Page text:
Kudzu

 

Kudzu is a climbing deciduous vine that is native to Asia and was first introduced into America in 1876 at the Philadelphia Centennial Exposition. It was widely planted throughout the eastern United States in an attempt to control erosion. The vine is capable of reaching lengths of over 100 feet, growing at a rate of as much as one foot each day. Kudzu’s preferred habitat is open, disturbed areas such as roadsides right-of-ways, forest edges, and old fields. New England winters have been considered too harsh for the vine to survive, but a few sites in Massachusetts, including two in Marblehead, have been found. Kudzu often grows over, smothers, and kills all other vegetation, including trees. For this reason, steps have been taken to eradicate the plant wherever it is found.

The first of two sightings of kudzu in Marblehead. The large dense mats of vines have grown completely over all other vegetation.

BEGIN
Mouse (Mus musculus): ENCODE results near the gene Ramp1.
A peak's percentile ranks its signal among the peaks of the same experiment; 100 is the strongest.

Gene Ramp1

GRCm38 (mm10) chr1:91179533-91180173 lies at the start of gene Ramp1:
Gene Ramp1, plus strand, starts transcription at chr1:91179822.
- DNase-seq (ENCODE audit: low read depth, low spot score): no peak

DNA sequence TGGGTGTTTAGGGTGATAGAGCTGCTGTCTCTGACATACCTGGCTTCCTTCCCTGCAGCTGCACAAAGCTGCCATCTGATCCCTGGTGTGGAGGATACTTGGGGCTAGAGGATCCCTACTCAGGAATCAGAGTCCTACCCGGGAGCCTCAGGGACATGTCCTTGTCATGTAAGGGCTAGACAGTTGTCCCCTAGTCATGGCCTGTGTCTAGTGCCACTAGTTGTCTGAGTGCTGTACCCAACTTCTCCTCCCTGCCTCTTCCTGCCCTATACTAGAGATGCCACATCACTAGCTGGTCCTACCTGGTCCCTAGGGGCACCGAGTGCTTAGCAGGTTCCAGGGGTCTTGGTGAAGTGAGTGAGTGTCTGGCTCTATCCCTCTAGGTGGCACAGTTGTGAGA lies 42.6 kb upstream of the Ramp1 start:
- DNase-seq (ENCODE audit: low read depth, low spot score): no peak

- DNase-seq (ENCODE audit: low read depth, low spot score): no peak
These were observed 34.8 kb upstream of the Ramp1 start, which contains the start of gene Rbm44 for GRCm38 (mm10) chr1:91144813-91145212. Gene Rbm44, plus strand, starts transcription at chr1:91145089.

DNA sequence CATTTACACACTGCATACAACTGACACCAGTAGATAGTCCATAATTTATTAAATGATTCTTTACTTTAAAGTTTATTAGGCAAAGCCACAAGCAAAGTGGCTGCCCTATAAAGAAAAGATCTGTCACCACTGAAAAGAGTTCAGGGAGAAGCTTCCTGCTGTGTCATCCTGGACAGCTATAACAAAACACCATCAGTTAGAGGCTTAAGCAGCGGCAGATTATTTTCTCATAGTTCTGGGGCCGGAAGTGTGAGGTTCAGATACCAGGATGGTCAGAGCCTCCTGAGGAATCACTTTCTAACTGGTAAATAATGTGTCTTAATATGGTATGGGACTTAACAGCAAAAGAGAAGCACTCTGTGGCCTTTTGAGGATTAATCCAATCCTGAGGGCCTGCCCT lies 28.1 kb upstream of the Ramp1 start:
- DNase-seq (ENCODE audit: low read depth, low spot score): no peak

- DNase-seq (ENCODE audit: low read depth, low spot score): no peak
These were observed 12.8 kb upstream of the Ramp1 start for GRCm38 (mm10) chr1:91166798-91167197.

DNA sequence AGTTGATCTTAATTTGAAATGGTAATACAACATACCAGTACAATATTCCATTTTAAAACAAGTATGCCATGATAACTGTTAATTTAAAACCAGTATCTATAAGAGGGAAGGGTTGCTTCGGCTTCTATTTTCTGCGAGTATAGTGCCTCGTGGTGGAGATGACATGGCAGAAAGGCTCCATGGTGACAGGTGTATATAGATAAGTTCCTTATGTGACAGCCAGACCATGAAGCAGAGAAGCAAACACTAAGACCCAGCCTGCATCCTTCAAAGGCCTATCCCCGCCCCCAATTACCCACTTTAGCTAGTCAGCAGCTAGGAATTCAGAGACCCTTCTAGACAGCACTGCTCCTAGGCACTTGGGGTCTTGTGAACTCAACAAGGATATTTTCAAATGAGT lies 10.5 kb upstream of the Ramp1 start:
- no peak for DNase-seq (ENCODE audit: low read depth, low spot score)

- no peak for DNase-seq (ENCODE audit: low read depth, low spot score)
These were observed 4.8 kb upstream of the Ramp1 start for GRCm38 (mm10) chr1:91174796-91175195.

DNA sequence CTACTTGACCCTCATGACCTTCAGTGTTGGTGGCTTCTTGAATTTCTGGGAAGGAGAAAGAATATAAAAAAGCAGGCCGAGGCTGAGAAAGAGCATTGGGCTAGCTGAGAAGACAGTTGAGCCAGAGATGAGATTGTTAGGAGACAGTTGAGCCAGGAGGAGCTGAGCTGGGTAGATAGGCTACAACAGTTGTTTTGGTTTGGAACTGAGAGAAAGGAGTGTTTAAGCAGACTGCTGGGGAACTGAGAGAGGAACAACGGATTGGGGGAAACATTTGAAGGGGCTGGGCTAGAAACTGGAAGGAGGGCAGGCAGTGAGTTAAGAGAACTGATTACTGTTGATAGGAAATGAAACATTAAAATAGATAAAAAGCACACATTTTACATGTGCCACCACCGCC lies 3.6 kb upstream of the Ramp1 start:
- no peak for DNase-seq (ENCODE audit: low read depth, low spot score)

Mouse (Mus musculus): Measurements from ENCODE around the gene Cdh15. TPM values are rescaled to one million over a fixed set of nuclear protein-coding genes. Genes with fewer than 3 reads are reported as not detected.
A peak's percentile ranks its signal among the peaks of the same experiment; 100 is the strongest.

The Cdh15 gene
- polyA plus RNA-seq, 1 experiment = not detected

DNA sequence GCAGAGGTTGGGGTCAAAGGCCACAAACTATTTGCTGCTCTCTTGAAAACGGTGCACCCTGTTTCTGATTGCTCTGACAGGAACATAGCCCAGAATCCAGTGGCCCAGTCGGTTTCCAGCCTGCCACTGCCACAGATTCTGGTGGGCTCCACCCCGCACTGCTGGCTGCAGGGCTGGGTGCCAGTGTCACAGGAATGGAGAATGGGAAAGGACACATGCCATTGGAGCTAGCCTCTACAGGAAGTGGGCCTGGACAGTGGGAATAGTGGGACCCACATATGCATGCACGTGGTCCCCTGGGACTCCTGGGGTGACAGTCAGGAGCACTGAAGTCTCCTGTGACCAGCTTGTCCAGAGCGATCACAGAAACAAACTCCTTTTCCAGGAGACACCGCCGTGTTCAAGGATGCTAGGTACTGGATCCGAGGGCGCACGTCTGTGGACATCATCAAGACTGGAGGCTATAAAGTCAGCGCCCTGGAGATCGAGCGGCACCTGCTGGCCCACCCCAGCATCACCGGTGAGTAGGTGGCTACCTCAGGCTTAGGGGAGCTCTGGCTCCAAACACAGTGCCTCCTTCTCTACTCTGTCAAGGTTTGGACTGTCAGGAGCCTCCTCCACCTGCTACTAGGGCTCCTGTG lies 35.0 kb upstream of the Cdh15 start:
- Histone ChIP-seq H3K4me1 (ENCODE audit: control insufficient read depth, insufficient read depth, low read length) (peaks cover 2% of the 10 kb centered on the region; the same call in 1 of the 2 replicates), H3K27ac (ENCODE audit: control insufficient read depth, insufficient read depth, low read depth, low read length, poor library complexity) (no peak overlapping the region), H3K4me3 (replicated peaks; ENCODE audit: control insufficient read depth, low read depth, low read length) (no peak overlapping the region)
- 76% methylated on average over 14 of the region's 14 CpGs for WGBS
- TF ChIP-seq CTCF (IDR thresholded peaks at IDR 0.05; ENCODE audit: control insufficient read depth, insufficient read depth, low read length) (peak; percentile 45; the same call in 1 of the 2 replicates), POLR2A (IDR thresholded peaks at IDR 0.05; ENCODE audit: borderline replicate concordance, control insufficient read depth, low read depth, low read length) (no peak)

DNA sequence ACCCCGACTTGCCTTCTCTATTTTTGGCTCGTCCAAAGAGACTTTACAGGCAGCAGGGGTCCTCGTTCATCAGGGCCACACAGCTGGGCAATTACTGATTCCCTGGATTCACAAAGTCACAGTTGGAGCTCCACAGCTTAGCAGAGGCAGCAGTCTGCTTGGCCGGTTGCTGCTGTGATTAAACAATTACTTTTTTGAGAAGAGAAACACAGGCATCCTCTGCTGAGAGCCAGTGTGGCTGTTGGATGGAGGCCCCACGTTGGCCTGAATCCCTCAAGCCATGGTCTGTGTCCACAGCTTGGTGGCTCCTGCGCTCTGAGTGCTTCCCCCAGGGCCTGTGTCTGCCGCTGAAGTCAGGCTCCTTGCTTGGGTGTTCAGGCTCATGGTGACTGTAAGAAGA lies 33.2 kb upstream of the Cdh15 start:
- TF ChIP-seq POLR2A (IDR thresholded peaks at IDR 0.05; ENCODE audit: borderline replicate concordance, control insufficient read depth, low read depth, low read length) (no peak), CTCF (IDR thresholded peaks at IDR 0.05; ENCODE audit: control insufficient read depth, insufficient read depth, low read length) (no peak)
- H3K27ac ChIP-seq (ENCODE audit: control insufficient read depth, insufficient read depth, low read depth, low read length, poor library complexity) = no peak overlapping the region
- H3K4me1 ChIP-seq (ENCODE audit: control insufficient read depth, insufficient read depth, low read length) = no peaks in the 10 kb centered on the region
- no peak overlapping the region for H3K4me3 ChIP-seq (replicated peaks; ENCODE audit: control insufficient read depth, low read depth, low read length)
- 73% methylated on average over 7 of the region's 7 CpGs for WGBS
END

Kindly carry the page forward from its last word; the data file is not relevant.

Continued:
Kudzu has three-parted leaves with large broad leaflets up to four inches wide, although the three parts may not be fully developed.

The black vine can strangle the host it uses to reach sunlight as shown by this encirclement of a tree.

Vines running along the ground tend to run straight until they touch an obstacle. Nodes form along the vines every 8 to 12 inches and can put down roots or launch aerial vines. Removing the nodes is a way of stopping further growth.

In Marblehead, kudzu’s flowers bloom in late August through early September, followed by the formation of seed pods. Cutting the vines from their roots at this point in time will minimize the storage of energy in the roots for the winter.

PDF kudzu presentation – A report to the state on eradication of kudzu from one of two sites in Marblehead.
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